Families in Yegobecha have an average number of 6 children and live from subsistence agriculture. Many men must migrate to other areas in search of extra work, as they don’t get enough income from work in land to buy basic goods. In this cases mothers take on the role of family chief, with 6 children in charge, besides doing household tasks, getting water and working the land. This supposes an overload of work which has different consequences, including that they are forced to take their children out of school to help with household tasks.

Also, 50% of the population lives within 10 km away from any basic services centre (health centres and schools). This means 2 hours by walking, as they do not have any other transportation facilities.

Cocoa, the Nicaraguan hope

The growth of cocoa exports from Nicaragua to EU have been experiencing a strong growth since 2007, 45%, but aren’t still enough. This shows there is a strong demand and consolidated into Nicaraguan quality cocoa, instead it must be increasing because the poverty in the region is strong.

The Republic of Nicaragua is the largest country in the Central America isthmus. It has approximately 6 million multi-ethnic population. There are conflicts between the population of ethnic diversity and the origin of many of its inhabitants (exrefugees in Costa Rica after the Civil War in Nicaragua), with a consequent territorial conflict. This, coupled with inequalities, lack of training and skills, sexism, individualism and violence, causes a lack of social cohesion that prevents the development of these regions. Added to this is extreme poverty, scarcity of resources among producers, low production and basically meant for home consumption, and the lack of capital for relevant changes. In addition, the natural environment is deteriorating due to poor farming practices that advances the agricultural frontier with the use of “slash and burn” (burning of forests for cultivation, instead of making rotational crops), and the very harmful chemical use.

Thus, the increasing in the cocoa exportations is one of the best ways to change the actual situation in Nicaragua.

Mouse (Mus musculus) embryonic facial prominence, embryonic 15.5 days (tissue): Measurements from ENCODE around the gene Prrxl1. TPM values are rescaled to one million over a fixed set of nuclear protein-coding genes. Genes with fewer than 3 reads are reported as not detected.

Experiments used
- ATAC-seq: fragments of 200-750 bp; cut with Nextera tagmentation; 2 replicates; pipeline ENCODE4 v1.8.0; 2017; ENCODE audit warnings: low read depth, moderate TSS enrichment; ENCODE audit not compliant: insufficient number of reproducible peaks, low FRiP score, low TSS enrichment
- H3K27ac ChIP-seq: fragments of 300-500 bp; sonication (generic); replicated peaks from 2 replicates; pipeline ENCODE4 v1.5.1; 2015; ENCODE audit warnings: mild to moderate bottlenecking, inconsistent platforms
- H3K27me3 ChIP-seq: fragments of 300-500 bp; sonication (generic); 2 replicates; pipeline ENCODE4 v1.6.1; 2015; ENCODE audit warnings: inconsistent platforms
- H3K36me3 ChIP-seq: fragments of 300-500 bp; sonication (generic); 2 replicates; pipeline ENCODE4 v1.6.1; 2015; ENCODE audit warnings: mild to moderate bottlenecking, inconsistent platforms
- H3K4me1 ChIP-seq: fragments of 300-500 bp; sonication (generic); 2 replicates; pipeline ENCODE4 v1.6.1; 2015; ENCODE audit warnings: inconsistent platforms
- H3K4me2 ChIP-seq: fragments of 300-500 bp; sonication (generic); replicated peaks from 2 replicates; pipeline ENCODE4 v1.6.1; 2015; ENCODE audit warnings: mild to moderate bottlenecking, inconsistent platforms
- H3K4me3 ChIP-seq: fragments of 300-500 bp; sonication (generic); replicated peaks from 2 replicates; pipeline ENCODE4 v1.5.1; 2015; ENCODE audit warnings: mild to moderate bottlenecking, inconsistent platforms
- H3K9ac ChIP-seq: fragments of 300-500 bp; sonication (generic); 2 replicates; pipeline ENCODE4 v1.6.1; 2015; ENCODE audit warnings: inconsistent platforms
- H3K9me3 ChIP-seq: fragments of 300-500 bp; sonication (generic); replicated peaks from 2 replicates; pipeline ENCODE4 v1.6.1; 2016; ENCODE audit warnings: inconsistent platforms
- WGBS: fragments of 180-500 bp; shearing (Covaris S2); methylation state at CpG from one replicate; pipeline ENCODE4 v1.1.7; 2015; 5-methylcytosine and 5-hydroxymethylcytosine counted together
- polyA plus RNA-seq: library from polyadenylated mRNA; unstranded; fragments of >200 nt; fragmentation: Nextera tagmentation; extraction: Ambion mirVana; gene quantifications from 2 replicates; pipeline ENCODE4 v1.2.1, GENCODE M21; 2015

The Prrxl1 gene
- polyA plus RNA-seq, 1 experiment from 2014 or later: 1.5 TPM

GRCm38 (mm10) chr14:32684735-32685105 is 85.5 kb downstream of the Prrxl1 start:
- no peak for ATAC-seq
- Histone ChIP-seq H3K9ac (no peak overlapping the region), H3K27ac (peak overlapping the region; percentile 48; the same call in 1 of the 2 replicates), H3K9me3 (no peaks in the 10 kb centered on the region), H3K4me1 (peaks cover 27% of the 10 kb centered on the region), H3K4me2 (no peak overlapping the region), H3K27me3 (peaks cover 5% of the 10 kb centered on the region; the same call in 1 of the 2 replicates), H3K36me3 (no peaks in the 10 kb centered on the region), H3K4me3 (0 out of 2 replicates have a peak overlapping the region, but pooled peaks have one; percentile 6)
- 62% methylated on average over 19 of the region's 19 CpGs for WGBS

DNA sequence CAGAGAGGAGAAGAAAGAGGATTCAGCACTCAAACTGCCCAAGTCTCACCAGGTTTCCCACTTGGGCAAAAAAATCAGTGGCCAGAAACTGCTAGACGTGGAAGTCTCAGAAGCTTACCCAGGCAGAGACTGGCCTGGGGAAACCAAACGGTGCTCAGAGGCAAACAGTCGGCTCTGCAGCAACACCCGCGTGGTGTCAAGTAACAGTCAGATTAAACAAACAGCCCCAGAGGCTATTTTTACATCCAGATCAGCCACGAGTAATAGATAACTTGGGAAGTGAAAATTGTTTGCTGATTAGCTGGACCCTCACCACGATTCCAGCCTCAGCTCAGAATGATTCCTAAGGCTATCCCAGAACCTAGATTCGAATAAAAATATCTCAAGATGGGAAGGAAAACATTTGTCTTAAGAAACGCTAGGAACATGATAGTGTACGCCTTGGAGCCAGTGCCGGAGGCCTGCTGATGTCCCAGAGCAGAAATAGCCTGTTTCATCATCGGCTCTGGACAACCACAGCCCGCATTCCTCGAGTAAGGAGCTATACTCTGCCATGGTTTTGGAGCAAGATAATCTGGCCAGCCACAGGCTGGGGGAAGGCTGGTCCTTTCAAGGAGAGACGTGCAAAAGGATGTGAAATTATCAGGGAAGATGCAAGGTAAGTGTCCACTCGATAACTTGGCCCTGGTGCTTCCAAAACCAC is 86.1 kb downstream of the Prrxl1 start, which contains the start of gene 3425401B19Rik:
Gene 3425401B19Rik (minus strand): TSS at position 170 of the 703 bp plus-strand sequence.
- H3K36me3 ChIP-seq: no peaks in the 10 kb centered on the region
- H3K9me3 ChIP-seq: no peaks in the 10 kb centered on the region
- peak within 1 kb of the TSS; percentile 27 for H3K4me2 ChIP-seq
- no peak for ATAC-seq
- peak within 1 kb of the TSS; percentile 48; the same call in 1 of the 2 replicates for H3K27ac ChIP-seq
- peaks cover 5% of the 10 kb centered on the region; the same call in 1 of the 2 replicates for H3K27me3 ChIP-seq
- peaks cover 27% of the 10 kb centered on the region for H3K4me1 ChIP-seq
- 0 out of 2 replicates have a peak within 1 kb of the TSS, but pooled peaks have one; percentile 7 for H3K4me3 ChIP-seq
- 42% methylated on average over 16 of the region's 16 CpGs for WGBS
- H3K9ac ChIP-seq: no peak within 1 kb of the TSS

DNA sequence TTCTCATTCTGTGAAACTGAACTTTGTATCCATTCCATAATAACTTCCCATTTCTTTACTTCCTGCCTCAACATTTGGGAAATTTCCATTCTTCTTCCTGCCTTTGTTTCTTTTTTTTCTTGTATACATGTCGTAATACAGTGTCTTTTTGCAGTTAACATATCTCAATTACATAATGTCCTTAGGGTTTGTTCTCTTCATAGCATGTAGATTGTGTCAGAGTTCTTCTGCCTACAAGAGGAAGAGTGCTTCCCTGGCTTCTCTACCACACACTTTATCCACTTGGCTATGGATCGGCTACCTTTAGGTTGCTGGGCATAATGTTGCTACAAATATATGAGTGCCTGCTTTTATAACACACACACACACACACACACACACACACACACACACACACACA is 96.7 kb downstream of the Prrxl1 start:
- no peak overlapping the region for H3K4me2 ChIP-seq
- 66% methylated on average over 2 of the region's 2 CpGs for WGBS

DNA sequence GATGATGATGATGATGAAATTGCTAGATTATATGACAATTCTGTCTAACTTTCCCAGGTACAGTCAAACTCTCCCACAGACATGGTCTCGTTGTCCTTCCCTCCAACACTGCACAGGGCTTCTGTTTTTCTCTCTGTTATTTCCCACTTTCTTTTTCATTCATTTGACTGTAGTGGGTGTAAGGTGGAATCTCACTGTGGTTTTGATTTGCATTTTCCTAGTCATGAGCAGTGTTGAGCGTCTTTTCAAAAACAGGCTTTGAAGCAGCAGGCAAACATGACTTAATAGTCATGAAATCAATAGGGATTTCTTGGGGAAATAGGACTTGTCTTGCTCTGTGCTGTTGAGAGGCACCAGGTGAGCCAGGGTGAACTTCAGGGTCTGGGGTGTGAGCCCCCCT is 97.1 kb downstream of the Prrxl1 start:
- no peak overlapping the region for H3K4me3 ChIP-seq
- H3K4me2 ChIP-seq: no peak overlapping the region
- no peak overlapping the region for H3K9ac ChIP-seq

Source: Trade Map

Disease against children

Noma is an easily curable disease but, regrettably, it’s fearfully reported by the World Health Organisation (WHO) that it may be on the increase in various African countries.

Noma (cancrum oris) is an acute and ravaging gangrenous infection affecting the face. The victims of Noma are mainly children under the age of 6, caught in a vicious circle of extreme poverty and chronic malnutrition. It starts with ulcers in the mouth. If the condition is detected in the early stage, progression can be prevented with the use of mild antibiotics and immediate nutritional rehabilitation. If left untreated, as happens in most cases, the ulcers progress to Noma at an alarming pace. The next stage is extremely painful when the cheeks or lips begin to swell and the victim’s general condition deteriorates. Within a few days, the swelling increases and a blackish furrow appears and the gangrenous process sets in and, after the scab falls away and a gaping hole is left in the face. It is estimated that the mortality rate reaches up to an alarming 90%.

The WHO estimates that 140,000 new cases of Noma occur each year and of these, a mere 10% survive. That means that 126,000 die each year, mainly in sub-Saharan countries from Senegal to Ethiopia, a region known as “the Noma belt”.

Source: The WHO.